Ballard has refused to distance himself from QAnon in the past, legitimizing an outlandish theory that furniture company Wayfair was involved in child trafficking, for example. More broadly, the anti-trafficking movement that Ballard has helped to create retains significant overlap with QAnon. (OUR ultimately denounced QAnon in a written statement to The Atlantic.)

Sound of Freedom’s star, Jim Caviezel, has fully embraced multiple tenets of QAnon while promoting it on right-wing media. Caviezel claimed that traffickers tortured children to extract adrenochrome from their bodies, an absurd myth long associated with QAnon. He also argued that Ukrainian biolabs were involved, as were “three-letter agencies” such as the CIA and FBI. Like Ballard, Caviezel also invoked the supposed 85,000 missing migrant children. 

Although The Washington Post, Rolling Stone, The Guardian, and Jezebel have highlighted the overlaps between the film’s rollout and QAnon, much of the mainstream entertainment press either failed to make that connection or actively attempted to depoliticize the movie.

Variety’s headline praised Sound of Freedom as “a Solidly Made and Disquieting Thriller About Child Sex Trafficking,” assuring readers, “It's been sold as a ‘conservative’ thriller, but you don't need that mindset to find it compelling.”

‘Sound of Freedom’ Review: Jim Caviezel Anchors a Solidly Made and Disquieting Thriller About Child Sex Trafficking It's been sold as a "conservative" thriller, but you don't need that mindset to find it compelling.

Citation From Variety.com, posted July 2, 2023

Indiewire’s coverage was universally positive, referring to Ballard as “a real-life rescuer of children from traffickers” and foregrounding the film’s opening numbers.

Driven by the outspoken Caviezel’s proven appeal to the faith-based community (“The Passion of the Christ”), this is an elevated example of films finding a passionate (and profitable) audience outside the mainstream film media. “Freedom” isn’t even listed on the website of review aggregator Metacritic, which normally lists all but the most obscure releases.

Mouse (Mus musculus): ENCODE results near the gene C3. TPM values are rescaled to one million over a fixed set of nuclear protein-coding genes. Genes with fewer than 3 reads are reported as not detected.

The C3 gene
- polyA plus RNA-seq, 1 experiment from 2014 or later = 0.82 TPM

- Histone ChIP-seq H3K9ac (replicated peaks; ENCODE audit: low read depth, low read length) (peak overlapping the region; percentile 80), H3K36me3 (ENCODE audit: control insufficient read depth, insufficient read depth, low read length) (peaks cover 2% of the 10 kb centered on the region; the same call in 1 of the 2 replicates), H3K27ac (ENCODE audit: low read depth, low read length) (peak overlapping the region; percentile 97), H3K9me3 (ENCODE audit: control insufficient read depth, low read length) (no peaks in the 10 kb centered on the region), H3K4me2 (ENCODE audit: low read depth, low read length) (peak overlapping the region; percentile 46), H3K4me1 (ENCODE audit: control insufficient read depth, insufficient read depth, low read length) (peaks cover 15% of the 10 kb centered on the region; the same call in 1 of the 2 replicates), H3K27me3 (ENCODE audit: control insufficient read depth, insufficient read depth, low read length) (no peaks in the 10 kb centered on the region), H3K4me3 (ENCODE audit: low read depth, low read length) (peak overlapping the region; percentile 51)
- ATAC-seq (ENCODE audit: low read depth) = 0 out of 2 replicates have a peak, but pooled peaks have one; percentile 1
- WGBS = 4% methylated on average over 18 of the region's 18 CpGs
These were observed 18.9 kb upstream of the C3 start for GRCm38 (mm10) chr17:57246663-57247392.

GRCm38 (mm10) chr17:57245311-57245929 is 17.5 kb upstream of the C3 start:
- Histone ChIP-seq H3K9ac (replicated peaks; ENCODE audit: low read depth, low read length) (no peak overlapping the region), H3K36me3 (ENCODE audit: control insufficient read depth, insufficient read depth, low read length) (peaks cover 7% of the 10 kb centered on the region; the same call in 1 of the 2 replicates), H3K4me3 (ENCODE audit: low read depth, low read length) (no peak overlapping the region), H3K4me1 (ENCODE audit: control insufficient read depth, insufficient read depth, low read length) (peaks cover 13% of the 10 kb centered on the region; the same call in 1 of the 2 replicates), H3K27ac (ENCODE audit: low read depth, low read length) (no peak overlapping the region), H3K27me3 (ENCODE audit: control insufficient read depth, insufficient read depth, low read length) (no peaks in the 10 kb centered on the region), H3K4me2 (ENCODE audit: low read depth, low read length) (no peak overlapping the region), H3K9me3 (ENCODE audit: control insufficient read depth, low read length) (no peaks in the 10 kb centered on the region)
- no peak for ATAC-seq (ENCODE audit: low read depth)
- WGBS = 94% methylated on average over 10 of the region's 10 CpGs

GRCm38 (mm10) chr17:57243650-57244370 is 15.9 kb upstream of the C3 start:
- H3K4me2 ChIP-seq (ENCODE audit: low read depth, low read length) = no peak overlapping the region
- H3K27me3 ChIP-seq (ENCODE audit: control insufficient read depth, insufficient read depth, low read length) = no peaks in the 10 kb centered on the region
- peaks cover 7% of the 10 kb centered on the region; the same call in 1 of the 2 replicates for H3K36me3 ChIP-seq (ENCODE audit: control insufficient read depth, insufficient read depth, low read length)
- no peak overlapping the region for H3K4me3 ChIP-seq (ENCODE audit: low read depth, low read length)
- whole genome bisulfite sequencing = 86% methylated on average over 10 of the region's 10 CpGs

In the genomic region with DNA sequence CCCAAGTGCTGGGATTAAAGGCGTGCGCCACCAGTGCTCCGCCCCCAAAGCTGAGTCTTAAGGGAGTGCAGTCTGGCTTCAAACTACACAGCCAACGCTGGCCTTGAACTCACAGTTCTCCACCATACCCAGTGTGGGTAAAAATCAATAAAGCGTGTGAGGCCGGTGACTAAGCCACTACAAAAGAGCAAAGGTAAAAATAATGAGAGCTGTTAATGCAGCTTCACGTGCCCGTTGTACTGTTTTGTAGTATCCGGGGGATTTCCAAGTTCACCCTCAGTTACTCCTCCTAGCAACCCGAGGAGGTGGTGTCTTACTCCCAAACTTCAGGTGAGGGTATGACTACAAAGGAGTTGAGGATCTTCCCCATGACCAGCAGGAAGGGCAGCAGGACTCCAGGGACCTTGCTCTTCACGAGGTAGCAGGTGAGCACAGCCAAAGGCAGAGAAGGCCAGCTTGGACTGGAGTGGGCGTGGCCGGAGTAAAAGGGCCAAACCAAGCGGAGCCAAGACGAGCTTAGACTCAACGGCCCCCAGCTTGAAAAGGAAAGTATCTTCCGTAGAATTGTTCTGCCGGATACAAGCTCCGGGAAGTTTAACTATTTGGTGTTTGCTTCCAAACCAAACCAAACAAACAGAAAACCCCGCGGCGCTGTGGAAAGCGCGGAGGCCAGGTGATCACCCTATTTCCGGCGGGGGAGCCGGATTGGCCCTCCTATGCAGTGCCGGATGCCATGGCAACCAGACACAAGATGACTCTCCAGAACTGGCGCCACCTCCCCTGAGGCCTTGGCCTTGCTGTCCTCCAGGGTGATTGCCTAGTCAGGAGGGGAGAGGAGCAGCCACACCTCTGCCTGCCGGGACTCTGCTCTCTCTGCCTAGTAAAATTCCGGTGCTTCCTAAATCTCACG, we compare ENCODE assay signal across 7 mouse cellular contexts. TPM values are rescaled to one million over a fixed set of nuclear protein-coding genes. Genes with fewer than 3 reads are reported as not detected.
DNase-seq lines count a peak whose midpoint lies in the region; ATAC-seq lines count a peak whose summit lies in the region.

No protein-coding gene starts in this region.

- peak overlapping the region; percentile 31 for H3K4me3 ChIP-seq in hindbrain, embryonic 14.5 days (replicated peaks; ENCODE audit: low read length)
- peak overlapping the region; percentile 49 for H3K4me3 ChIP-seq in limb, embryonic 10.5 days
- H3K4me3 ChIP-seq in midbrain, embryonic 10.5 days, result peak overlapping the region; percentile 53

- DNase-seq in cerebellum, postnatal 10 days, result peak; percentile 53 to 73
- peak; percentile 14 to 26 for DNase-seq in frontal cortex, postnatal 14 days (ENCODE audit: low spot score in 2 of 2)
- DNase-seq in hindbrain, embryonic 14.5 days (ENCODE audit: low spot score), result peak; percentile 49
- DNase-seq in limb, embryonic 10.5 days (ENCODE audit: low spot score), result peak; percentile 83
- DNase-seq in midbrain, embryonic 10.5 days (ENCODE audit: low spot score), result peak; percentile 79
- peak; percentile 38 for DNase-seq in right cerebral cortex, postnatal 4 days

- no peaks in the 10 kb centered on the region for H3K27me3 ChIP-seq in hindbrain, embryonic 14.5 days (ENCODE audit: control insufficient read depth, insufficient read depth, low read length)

Deadline similarly obscured the ties between Caviezel and QAnon, opting to refer to the movie as an “independent title that has faith-based elements.” Later in the post, Deadline included the context that Caviezel had promoted the movie on the podcast of former Trump adviser Steve Bannon, but failed to note that the star also openly endorsed QAnon in one of those appearances. 

Both Deadline and Indiewire noted that distributor Angel Studios employed an unusual ticket sale gimmick called “pay it forward,” which allows fans to buy tickets for other potential views. Both also noted that churches and other conservative organizations appear to have bought bulk ticket batches, which helped drive the opening sales higher.

The Hollywood Reporter mentioned the film in a post rounding up the week’s box office totals, characterizing it as a “sleeper hit” and a “conservative-leaning film.”

CBS News Pittsburgh’s Daisy Jade called it an “excellent film,” and the station promoted an uncritical interview with Caviezel and Ballard, which included a bizarre orchestral score underneath it, by highlighting the “movie's message and its moving account of heroism and hope.”

Sound of Freedom has also been widely embraced by conservative media figures, from establishment stalwarts such as Elon Musk and Ivanka Trump to fringe figures like QAnon influencer Mel K and neo-Nazi collaborator Jack Posobiec (an early spreader of the “Pizzagate” conspiracy theory, an antecedent to QAnon). 

The movie puts forward a simplistic, comforting narrative that the predation of children can be solved by good guys with guns, without addressing any of the underlying structural conditions that make people vulnerable in the first place. Exploitation of children and migrants is real, but it looks nothing like what Ballard and Caviezel claim. It is instead a decentralized outgrowth of a capitalist economic and political system that seeks cheap labor at all costs, maintained through border enforcement and police power. 

People who have been trafficked are better served by communities that can provide housing, education, and safe, legal employment. Decriminalizing border crossing, removing police from so-called anti-trafficking enforcement, and creating relatively frictionless paths to citizenship would actually provide relief to people who have been exploited. 

That approach runs counter to the movie's larger reactionary project. Ballard’s anti-trans, anti-migrant rhetoric helps to illustrate the film’s underlying ideology and explain why it has found such a wide appeal across the right-wing ecosystem.